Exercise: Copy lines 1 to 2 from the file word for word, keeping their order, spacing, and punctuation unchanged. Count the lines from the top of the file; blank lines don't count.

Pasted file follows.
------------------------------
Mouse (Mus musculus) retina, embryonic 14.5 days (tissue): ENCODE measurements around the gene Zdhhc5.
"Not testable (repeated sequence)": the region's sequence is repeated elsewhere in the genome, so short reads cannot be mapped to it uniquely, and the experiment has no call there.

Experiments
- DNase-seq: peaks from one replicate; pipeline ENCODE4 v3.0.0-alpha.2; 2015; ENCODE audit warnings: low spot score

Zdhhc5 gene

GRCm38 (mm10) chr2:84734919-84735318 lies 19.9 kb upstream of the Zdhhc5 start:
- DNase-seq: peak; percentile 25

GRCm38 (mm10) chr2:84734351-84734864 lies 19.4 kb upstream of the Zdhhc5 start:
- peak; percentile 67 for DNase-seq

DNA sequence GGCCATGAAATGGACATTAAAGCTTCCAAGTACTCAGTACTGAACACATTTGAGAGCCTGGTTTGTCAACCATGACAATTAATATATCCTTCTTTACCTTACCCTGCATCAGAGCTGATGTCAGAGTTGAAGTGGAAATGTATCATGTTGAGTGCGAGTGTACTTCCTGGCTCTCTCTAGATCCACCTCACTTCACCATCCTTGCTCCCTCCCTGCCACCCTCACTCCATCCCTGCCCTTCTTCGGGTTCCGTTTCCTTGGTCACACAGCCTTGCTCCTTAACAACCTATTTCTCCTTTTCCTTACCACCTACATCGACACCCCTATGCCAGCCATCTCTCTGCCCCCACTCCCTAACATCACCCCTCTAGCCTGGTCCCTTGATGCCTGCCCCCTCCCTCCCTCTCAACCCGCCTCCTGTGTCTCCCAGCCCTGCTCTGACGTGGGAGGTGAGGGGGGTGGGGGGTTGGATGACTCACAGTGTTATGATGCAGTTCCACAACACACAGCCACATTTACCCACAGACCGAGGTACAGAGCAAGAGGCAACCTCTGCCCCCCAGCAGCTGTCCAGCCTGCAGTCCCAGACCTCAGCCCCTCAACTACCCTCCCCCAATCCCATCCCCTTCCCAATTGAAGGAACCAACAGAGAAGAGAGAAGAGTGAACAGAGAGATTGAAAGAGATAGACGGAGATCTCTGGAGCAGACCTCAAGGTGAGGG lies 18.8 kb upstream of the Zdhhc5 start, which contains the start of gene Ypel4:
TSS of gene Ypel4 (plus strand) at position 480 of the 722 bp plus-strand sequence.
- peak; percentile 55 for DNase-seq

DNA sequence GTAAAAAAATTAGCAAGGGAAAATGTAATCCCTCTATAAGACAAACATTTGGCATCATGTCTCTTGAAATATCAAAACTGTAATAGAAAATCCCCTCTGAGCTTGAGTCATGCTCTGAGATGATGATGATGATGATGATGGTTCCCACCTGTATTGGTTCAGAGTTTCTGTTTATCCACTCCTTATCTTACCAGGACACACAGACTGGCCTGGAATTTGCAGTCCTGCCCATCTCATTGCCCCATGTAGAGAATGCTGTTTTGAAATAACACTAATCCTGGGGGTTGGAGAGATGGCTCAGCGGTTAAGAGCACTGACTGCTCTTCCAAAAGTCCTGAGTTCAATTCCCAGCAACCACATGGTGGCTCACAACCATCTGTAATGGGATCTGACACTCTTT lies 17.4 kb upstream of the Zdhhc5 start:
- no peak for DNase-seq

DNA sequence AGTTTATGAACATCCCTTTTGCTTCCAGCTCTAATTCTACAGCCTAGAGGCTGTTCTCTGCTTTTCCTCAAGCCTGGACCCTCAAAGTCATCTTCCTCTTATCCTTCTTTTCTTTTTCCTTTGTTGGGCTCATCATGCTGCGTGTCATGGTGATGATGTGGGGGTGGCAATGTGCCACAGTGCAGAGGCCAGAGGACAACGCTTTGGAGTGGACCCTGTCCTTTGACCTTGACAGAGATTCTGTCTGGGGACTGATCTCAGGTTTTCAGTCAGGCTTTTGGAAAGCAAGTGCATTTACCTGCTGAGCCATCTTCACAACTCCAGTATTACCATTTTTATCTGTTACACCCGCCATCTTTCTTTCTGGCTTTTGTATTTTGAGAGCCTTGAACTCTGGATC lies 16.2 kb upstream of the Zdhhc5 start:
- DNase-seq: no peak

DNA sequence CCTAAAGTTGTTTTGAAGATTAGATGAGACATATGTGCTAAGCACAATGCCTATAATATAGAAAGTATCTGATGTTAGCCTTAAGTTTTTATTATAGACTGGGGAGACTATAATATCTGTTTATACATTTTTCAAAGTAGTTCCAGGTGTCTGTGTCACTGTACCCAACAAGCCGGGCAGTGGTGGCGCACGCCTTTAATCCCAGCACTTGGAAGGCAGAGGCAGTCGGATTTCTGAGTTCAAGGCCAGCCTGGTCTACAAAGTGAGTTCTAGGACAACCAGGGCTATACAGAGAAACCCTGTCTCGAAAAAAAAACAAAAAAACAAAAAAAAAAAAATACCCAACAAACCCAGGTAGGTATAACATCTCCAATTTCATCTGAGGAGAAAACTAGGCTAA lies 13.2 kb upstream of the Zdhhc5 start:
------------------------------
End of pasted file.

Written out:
Mouse (Mus musculus) retina, embryonic 14.5 days (tissue): ENCODE measurements around the gene Zdhhc5.
"Not testable (repeated sequence)": the region's sequence is repeated elsewhere in the genome, so short reads cannot be mapped to it uniquely, and the experiment has no call there.